Edw. What, without any clothes, Harry?

Har. Why, I think I should about as lief be seen with you stark naked, as with your coarse, narrowbacked, short-waisted coat. But as I was saying be. fore, then put yourself under the care of a tailor, barber, shoemaker, and dancing master; keep a store of English goods about three months, go to the Theatre a dozen nights, chat with our Boston Tippies, have a few high goes, and freeze and thaw two or three times, for you are monstrously stiff; I say after all this; I believe, Ned, you would make a very clever fellow.

Edw. The freezing and thawing is a kind of discipline I should not so readily comply with. I have heard of several of your clever fellows, and ladies of your sort, who were found frozen in old barns, and behind board fences; but I never knew they were so fortunate as to thaw again. Now, Harry, I will be

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serious with you. Your airy young gentleman, in my opinion is a very insipid character; far beneath my ambition. A few materials from behind the counter, , the tailor's needle and shears, the barber's, puff and pomatum, a little sheep-skin modified by the shoemaker, and what is the most insignificant of all, a little supple, púny machine, that in plain English, I should call a naked fool; to strut about the streets with all this finery; carry it to the theatre, or dancing school; and teach it to say a few pretty things by rote; these make the gentleman of your sort. Mine is composed of quite different materials.

Har. Pray let me know what they are? homespun, I dare say. I am superfine, you see, from head to foot.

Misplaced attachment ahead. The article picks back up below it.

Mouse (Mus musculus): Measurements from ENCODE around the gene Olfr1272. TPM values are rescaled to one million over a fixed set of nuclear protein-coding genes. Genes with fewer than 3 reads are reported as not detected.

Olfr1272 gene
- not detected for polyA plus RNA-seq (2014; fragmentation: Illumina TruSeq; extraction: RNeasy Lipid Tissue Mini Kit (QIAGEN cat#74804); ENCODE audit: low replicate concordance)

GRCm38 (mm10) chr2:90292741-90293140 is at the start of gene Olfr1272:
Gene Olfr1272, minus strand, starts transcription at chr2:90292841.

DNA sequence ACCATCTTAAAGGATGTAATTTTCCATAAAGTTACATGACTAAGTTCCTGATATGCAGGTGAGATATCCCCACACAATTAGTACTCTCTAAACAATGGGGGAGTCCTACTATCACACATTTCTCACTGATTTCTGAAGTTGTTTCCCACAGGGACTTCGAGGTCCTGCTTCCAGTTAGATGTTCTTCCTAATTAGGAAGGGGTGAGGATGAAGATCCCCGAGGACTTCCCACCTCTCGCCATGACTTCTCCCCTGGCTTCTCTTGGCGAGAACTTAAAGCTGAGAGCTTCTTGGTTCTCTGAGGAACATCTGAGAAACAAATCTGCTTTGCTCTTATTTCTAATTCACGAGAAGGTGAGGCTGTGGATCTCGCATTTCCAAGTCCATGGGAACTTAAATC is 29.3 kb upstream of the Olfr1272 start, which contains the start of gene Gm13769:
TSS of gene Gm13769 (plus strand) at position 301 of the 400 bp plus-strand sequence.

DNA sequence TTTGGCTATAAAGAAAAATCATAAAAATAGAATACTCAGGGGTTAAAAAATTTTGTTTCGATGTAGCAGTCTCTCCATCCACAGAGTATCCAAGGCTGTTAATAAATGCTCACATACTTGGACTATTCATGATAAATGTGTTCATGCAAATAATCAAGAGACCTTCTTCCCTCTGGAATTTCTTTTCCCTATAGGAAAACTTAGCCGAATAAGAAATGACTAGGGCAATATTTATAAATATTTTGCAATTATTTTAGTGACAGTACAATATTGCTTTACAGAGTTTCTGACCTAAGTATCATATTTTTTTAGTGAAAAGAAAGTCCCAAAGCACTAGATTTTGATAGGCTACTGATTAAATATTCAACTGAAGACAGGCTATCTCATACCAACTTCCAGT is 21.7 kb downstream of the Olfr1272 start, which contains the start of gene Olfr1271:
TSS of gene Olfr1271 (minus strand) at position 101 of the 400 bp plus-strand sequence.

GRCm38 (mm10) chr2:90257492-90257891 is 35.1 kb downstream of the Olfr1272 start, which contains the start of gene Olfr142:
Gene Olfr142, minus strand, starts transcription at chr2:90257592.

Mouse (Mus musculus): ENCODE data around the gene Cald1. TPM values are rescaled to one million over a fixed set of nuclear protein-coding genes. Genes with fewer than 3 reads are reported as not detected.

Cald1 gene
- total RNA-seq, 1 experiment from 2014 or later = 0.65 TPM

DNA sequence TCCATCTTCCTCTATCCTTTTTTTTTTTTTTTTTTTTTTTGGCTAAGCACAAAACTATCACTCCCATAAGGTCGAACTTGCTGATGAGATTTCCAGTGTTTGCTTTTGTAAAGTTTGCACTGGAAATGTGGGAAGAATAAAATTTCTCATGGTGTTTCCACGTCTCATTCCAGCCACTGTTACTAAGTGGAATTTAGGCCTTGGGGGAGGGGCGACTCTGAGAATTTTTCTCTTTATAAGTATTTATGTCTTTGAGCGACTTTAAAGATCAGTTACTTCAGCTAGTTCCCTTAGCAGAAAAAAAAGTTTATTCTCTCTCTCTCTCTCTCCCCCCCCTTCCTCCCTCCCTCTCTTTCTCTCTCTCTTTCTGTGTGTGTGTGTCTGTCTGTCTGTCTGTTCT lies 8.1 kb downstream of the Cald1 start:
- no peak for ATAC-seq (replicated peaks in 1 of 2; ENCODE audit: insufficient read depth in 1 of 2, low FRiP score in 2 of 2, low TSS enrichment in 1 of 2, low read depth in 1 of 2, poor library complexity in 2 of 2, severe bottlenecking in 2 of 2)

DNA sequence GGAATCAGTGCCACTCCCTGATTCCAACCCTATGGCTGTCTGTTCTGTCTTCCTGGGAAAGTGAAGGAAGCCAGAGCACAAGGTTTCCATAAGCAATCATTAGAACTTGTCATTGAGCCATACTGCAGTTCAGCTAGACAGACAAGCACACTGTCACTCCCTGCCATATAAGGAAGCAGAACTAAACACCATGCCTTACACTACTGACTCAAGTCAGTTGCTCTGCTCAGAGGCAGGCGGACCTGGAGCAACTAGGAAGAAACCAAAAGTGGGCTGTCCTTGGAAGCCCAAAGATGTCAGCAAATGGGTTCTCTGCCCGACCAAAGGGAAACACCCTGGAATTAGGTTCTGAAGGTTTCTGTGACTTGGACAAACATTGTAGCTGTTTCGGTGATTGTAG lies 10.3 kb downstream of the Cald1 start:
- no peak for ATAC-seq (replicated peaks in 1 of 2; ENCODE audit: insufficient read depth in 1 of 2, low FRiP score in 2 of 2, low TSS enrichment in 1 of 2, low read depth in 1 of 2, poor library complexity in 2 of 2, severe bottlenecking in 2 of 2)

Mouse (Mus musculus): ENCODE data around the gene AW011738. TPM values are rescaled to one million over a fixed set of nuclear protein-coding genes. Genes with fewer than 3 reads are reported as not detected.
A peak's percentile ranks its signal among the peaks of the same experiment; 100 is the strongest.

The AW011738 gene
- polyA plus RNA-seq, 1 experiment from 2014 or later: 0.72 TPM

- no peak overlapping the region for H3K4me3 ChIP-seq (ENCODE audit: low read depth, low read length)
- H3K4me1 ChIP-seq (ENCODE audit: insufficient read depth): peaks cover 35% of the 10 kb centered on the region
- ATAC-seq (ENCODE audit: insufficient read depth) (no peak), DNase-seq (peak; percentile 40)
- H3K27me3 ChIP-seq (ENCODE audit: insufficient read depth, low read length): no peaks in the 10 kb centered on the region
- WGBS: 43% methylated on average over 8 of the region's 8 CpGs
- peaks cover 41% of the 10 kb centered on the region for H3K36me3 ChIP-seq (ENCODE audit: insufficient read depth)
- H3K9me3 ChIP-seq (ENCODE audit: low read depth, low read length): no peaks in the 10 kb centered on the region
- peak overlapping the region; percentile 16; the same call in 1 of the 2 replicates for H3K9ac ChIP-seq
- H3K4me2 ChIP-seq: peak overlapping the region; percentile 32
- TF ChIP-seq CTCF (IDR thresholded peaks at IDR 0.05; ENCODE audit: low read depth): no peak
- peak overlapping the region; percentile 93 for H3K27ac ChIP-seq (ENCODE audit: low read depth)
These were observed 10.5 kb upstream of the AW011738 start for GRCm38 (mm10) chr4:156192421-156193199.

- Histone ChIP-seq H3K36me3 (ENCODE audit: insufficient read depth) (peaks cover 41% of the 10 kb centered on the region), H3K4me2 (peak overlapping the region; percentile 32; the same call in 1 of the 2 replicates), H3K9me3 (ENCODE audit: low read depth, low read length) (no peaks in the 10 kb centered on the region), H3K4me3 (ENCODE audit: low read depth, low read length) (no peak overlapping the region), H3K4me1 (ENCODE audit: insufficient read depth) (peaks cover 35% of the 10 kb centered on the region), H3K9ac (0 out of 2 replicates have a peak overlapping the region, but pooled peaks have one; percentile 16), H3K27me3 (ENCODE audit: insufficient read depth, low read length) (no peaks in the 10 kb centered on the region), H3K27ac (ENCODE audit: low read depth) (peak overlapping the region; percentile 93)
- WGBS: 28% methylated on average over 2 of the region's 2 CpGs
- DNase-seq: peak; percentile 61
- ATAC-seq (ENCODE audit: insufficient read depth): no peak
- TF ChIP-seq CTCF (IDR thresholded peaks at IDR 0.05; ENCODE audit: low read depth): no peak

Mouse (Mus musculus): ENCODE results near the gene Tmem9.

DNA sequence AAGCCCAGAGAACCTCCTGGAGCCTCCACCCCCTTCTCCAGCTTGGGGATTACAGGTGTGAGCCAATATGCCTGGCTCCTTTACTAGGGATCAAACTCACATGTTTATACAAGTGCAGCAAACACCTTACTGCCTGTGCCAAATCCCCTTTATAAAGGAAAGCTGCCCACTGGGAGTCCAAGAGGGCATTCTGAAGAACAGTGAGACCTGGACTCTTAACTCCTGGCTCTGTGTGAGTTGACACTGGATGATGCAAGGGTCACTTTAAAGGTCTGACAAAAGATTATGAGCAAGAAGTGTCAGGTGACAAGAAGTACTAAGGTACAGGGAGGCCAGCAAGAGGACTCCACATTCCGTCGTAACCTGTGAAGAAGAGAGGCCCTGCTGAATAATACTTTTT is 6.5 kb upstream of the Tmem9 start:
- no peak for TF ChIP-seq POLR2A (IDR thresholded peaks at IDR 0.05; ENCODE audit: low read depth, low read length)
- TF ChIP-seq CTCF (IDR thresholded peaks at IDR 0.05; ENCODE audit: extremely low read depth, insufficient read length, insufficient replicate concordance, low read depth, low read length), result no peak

Edw. Yes, Harry, you have blundered into one «just observation. In the first place, I would lay up a good store of knowledge, horre-spun from my own reflections, reading and observations; not the secondhanded smattering of the most ignorant of all beings who use a tongue. The tailor's, barber's, and dancingmaster's bill should not show an inventory of all I possessed. They may make my clothes, dress my hair, and teach me how to bow; but there,must be something more to command the bow of respect from people of sense, the judges of real merit. In short, I would \ be a gentleman farmer; too well informed to be influenced by your railing newspaper politics; too much delighted with the bleating and playing of the flocks in my own pasture, to read the head of Theatricals, or be amused with any drove of stage players, that have invested our country from Charleston to Portsmouth. And I should be much more proud of raising one likely calf, than as many of the most insipid of all animals, called Tippies, as could stand in every shop in Cornhill.

2 A

DAVID AND GOLIATH.

Goliath. WHERE is the mighty man of war,

who dares
Accept the challenge of Philistia's chief?
What victor-king, what general drench'd in blood,
Claims this high privilege? What are his rights?
What proud credentials does the boaster bring,
To prove his claim? What cities laid in ashes,
What ruin'd provinces, what slaughter'd realms,
What heads of heroes, and what hearts of kings,
In battle killd, or at his altars slain,
Has he to boast? Is his bright armory
Thick set with spears, and swords, and coats of mail,
Of vanquish'd nations, by his single arm
Subdu'd? Where is the mortal man so bold,
So much a wretch, so out of love with life,
To dare the weight of this uplifted spear,
Which never fell innoxious? Yet I swear,
I grudge the glory to his parting soul
To fall by this right hand. 'Twill sweeten death,
To know he had the honour to contend
With the dread son of Anak. Latest time
From blank oblivion shall retrieve his name,
Who dar'd to perish in unequal fight
With Gath's triumphant champion. Come, adyance!
Philistia's gods to Israel's. Sound, my herald,
Sound for the battle straight!-

David. Behold thy foe!
Gol. I see him not.
Dav. Behold him here!

Gol. Say, where!
Direct my sight. I do not war with boys.

Dav. I stand prepar'd thy single arm to mine.
Gol. Why, this is mockery, minion! it may chance
To cost thee dear, Sport not with things above thee:
But tell me who, of all this num'rous host,